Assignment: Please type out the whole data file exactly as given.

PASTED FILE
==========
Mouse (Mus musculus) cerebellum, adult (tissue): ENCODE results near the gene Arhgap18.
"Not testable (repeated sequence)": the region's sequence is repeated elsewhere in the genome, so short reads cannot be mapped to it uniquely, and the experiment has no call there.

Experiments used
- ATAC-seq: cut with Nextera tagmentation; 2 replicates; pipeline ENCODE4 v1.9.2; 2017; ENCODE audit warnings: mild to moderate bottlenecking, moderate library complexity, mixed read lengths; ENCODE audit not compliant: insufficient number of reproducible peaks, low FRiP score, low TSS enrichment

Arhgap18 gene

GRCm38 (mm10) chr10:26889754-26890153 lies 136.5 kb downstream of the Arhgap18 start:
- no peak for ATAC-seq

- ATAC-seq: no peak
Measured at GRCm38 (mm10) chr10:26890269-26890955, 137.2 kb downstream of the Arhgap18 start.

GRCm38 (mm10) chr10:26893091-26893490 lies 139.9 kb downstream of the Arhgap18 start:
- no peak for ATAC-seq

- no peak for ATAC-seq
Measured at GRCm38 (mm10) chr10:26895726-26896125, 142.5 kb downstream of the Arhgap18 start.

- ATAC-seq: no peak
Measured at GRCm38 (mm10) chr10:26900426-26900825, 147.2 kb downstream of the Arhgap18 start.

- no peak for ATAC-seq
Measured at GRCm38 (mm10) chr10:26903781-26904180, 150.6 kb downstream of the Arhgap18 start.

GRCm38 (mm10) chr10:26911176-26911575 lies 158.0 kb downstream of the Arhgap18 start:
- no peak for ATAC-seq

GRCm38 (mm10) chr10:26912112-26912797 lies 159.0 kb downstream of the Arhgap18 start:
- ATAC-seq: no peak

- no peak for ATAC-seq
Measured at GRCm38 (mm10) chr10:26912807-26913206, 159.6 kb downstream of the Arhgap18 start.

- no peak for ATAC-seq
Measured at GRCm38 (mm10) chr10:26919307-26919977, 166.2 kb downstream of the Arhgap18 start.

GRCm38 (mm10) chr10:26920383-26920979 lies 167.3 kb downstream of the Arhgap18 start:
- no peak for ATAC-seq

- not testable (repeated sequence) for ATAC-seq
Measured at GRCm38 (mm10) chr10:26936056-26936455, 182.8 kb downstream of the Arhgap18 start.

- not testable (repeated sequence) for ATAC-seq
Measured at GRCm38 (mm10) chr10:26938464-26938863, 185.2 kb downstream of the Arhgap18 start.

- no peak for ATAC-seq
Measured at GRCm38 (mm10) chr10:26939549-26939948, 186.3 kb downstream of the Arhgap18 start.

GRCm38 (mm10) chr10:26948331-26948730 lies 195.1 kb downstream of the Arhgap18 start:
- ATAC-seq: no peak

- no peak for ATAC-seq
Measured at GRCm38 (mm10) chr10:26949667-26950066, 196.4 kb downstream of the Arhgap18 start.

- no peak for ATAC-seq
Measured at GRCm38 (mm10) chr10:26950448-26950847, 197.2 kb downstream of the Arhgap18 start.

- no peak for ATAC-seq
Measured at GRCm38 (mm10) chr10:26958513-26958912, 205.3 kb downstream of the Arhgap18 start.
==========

Mouse (Mus musculus) cerebellum, adult (tissue): ENCODE results near the gene Arhgap18.
"Not testable (repeated sequence)": the region's sequence is repeated elsewhere in the genome, so short reads cannot be mapped to it uniquely, and the experiment has no call there.

Experiments used
- ATAC-seq: cut with Nextera tagmentation; 2 replicates; pipeline ENCODE4 v1.9.2; 2017; ENCODE audit warnings: mild to moderate bottlenecking, moderate library complexity, mixed read lengths; ENCODE audit not compliant: insufficient number of reproducible peaks, low FRiP score, low TSS enrichment

Arhgap18 gene

GRCm38 (mm10) chr10:26889754-26890153 lies 136.5 kb downstream of the Arhgap18 start:
- no peak for ATAC-seq

- ATAC-seq: no peak
Measured at GRCm38 (mm10) chr10:26890269-26890955, 137.2 kb downstream of the Arhgap18 start.

GRCm38 (mm10) chr10:26893091-26893490 lies 139.9 kb downstream of the Arhgap18 start:
- no peak for ATAC-seq

- no peak for ATAC-seq
Measured at GRCm38 (mm10) chr10:26895726-26896125, 142.5 kb downstream of the Arhgap18 start.

- ATAC-seq: no peak
Measured at GRCm38 (mm10) chr10:26900426-26900825, 147.2 kb downstream of the Arhgap18 start.

- no peak for ATAC-seq
Measured at GRCm38 (mm10) chr10:26903781-26904180, 150.6 kb downstream of the Arhgap18 start.

GRCm38 (mm10) chr10:26911176-26911575 lies 158.0 kb downstream of the Arhgap18 start:
- no peak for ATAC-seq

GRCm38 (mm10) chr10:26912112-26912797 lies 159.0 kb downstream of the Arhgap18 start:
- ATAC-seq: no peak

- no peak for ATAC-seq
Measured at GRCm38 (mm10) chr10:26912807-26913206, 159.6 kb downstream of the Arhgap18 start.

- no peak for ATAC-seq
Measured at GRCm38 (mm10) chr10:26919307-26919977, 166.2 kb downstream of the Arhgap18 start.

GRCm38 (mm10) chr10:26920383-26920979 lies 167.3 kb downstream of the Arhgap18 start:
- no peak for ATAC-seq

- not testable (repeated sequence) for ATAC-seq
Measured at GRCm38 (mm10) chr10:26936056-26936455, 182.8 kb downstream of the Arhgap18 start.

- not testable (repeated sequence) for ATAC-seq
Measured at GRCm38 (mm10) chr10:26938464-26938863, 185.2 kb downstream of the Arhgap18 start.

- no peak for ATAC-seq
Measured at GRCm38 (mm10) chr10:26939549-26939948, 186.3 kb downstream of the Arhgap18 start.

GRCm38 (mm10) chr10:26948331-26948730 lies 195.1 kb downstream of the Arhgap18 start:
- ATAC-seq: no peak

- no peak for ATAC-seq
Measured at GRCm38 (mm10) chr10:26949667-26950066, 196.4 kb downstream of the Arhgap18 start.

- no peak for ATAC-seq
Measured at GRCm38 (mm10) chr10:26950448-26950847, 197.2 kb downstream of the Arhgap18 start.

- no peak for ATAC-seq
Measured at GRCm38 (mm10) chr10:26958513-26958912, 205.3 kb downstream of the Arhgap18 start.